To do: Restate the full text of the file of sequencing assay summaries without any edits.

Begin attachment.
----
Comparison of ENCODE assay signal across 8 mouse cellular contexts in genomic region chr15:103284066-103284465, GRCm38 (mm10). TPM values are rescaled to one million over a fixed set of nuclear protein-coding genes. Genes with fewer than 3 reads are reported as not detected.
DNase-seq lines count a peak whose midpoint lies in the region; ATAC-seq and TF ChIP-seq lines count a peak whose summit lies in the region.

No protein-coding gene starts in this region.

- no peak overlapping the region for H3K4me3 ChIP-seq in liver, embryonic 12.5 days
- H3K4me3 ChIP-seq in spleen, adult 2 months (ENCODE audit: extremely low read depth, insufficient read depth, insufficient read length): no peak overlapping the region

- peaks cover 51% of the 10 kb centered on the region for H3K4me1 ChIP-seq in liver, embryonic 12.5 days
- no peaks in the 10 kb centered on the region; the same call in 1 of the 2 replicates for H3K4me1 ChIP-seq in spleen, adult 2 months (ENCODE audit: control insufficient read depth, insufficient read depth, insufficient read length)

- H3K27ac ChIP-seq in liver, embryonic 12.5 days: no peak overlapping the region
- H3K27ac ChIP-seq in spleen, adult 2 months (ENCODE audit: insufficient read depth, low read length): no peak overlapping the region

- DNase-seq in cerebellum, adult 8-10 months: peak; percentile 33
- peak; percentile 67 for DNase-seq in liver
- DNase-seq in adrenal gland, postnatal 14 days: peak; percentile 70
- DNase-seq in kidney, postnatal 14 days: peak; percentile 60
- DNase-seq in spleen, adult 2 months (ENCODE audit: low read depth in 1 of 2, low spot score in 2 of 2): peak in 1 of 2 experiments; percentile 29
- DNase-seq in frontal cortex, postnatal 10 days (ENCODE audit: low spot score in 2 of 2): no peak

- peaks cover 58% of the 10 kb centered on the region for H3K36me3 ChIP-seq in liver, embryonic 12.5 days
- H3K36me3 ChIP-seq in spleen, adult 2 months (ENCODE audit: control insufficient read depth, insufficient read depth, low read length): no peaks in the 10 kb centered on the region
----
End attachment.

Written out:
Comparison of ENCODE assay signal across 8 mouse cellular contexts in genomic region chr15:103284066-103284465, GRCm38 (mm10). TPM values are rescaled to one million over a fixed set of nuclear protein-coding genes. Genes with fewer than 3 reads are reported as not detected.
DNase-seq lines count a peak whose midpoint lies in the region; ATAC-seq and TF ChIP-seq lines count a peak whose summit lies in the region.

No protein-coding gene starts in this region.

- no peak overlapping the region for H3K4me3 ChIP-seq in liver, embryonic 12.5 days
- H3K4me3 ChIP-seq in spleen, adult 2 months (ENCODE audit: extremely low read depth, insufficient read depth, insufficient read length): no peak overlapping the region

- peaks cover 51% of the 10 kb centered on the region for H3K4me1 ChIP-seq in liver, embryonic 12.5 days
- no peaks in the 10 kb centered on the region; the same call in 1 of the 2 replicates for H3K4me1 ChIP-seq in spleen, adult 2 months (ENCODE audit: control insufficient read depth, insufficient read depth, insufficient read length)

- H3K27ac ChIP-seq in liver, embryonic 12.5 days: no peak overlapping the region
- H3K27ac ChIP-seq in spleen, adult 2 months (ENCODE audit: insufficient read depth, low read length): no peak overlapping the region

- DNase-seq in cerebellum, adult 8-10 months: peak; percentile 33
- peak; percentile 67 for DNase-seq in liver
- DNase-seq in adrenal gland, postnatal 14 days: peak; percentile 70
- DNase-seq in kidney, postnatal 14 days: peak; percentile 60
- DNase-seq in spleen, adult 2 months (ENCODE audit: low read depth in 1 of 2, low spot score in 2 of 2): peak in 1 of 2 experiments; percentile 29
- DNase-seq in frontal cortex, postnatal 10 days (ENCODE audit: low spot score in 2 of 2): no peak

- peaks cover 58% of the 10 kb centered on the region for H3K36me3 ChIP-seq in liver, embryonic 12.5 days
- H3K36me3 ChIP-seq in spleen, adult 2 months (ENCODE audit: control insufficient read depth, insufficient read depth, low read length): no peaks in the 10 kb centered on the region